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|Title:||Communication strategies of call center agents : a multi-method study of solidarity building and conversation control on agent performance.||Authors:||Clark, Colin MacKinnon.||Keywords:||DRNTU::Business::Marketing::Communication||Issue Date:||2011||Source:||Clark, C. M. (2011). Communication strategies of call center agents : a multi-method study of solidarity building and conversation control on agent performance. Doctoral thesis, Nanyang Technological University, Singapore.||Abstract:||Previous research has examined call center agent performance from the viewpoint of efficiency (an organizational goal) or from customer satisfaction (the callers‘ goal). However, few studies examine call center practice from the perspective of the agent and caller by considering the text of interactions between them. The study takes a grounded theory approach to investigate the communication strategies of call center agents at a large company in Singapore receiving calls seeking information and solutions for problems. An initial list of strategies used in calls with customers was derived from an initial sample of 75 calls. These were discussed and refined with call center agents and managers. A large corpus of 1560 calls was then sifted for calls indicating customer-induced social stress factors. These calls were scored for efficiency, courtesy and effectiveness and the results analyzed in terms of communication strategies or conversational moves. Ten key communication strategies emerged that could be categorized into two broader constructs: solidarity building and conversational control. Hierarchical modeling analysis was conducted with a nested model including demographic variables and emotional intelligence, communication competence and cultural orientation of the agents in addition to solidarity building and conversational control strategies. Results showed that solidarity building predicted courtesy, conversational control strategies predicted efficiency, and both solidarity building and conversational control predicted effectiveness. Further, conversational control strategies had a negative effect on courtesy, while solidarity had no significant impact on efficiency. Implications for future research and practice are discussed.||URI:||http://hdl.handle.net/10356/45497||Fulltext Permission:||open||Fulltext Availability:||With Fulltext|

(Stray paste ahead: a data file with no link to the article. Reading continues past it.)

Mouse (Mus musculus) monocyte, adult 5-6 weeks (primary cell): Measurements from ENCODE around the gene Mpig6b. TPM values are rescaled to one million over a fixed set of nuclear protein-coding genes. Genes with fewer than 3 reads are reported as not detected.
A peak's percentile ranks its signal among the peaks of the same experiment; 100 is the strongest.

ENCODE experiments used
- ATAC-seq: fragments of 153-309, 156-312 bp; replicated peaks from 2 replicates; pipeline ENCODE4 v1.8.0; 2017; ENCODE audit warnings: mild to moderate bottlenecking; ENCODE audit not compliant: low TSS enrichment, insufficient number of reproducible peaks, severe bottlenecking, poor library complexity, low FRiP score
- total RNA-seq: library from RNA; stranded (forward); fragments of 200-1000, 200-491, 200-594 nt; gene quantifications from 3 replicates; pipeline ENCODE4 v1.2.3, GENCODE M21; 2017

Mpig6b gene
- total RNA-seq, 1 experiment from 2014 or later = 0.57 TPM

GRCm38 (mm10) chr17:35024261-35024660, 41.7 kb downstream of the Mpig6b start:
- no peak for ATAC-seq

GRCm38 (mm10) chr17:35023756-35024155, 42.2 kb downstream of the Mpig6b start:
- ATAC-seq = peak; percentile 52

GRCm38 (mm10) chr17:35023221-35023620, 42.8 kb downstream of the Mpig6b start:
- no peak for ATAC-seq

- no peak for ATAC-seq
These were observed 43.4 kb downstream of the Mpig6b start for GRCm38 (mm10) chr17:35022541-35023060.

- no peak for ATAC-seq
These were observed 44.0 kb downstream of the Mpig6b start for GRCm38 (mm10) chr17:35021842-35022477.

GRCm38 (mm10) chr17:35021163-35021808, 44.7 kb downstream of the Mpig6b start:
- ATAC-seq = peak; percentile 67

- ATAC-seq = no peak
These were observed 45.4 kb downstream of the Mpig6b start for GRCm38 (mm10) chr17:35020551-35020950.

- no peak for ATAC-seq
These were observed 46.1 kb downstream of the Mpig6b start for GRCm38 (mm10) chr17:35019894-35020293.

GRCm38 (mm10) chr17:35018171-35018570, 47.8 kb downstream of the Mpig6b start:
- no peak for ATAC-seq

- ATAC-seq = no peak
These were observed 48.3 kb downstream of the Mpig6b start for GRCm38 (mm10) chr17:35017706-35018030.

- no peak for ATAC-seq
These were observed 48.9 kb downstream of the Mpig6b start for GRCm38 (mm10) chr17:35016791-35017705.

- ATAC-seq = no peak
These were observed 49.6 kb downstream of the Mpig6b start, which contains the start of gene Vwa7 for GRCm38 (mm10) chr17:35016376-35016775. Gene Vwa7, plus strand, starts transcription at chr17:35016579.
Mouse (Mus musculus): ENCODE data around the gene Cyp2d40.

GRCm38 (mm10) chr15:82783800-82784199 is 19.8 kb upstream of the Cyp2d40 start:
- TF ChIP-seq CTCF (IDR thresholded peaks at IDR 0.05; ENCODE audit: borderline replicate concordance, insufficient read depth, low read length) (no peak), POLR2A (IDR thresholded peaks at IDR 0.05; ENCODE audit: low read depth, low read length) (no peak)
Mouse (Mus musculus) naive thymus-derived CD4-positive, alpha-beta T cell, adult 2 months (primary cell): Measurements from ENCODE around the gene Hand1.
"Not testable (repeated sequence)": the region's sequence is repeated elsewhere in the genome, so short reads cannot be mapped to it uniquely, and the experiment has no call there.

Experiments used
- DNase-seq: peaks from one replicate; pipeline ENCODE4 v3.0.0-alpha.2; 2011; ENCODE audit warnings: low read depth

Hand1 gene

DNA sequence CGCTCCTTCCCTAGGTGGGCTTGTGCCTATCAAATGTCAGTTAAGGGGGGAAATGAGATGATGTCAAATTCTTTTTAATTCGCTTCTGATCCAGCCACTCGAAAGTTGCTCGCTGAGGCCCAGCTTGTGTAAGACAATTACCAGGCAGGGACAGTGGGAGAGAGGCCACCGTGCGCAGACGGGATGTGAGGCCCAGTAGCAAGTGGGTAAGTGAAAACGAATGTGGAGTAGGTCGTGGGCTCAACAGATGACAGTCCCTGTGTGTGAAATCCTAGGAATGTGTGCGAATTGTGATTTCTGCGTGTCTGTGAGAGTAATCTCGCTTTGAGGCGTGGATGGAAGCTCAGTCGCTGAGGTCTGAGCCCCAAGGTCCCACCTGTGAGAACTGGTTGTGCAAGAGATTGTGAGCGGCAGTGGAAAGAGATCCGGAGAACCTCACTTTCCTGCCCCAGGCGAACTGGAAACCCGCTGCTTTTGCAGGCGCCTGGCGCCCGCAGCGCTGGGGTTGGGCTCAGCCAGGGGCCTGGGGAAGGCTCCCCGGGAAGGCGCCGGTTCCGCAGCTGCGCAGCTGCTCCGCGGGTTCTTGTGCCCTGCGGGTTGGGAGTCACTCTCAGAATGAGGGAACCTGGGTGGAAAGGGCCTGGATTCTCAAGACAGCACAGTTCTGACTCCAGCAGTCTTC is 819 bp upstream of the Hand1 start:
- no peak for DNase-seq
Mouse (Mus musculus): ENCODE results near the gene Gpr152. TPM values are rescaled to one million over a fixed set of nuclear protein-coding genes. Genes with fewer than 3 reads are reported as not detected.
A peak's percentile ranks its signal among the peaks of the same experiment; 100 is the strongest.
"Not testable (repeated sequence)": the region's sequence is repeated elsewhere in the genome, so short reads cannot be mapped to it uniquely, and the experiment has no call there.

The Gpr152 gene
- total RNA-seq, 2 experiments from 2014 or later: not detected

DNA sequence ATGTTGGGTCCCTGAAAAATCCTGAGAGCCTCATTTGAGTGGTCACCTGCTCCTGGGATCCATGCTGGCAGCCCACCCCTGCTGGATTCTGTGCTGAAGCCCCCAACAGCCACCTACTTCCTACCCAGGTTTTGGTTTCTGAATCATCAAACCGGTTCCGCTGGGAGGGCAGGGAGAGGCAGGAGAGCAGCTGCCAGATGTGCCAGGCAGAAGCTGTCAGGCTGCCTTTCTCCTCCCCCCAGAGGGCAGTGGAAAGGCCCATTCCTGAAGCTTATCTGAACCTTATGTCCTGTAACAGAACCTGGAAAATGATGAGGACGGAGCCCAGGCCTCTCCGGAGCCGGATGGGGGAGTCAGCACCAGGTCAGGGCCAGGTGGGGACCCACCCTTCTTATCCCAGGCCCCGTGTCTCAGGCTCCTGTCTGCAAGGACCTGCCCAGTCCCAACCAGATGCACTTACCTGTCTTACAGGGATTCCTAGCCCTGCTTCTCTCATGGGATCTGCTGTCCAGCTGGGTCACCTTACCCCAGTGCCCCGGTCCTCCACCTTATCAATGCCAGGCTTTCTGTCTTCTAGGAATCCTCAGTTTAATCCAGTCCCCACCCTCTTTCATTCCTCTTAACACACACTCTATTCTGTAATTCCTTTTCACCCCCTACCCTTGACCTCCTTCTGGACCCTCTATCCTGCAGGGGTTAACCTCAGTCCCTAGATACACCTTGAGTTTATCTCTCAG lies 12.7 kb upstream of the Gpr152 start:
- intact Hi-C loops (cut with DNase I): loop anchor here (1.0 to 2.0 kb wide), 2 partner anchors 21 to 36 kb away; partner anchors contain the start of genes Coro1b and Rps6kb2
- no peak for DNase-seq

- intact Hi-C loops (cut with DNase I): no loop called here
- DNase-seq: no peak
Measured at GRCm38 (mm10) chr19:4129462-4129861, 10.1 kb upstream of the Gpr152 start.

|Appears in Collections:||NBS Theses|
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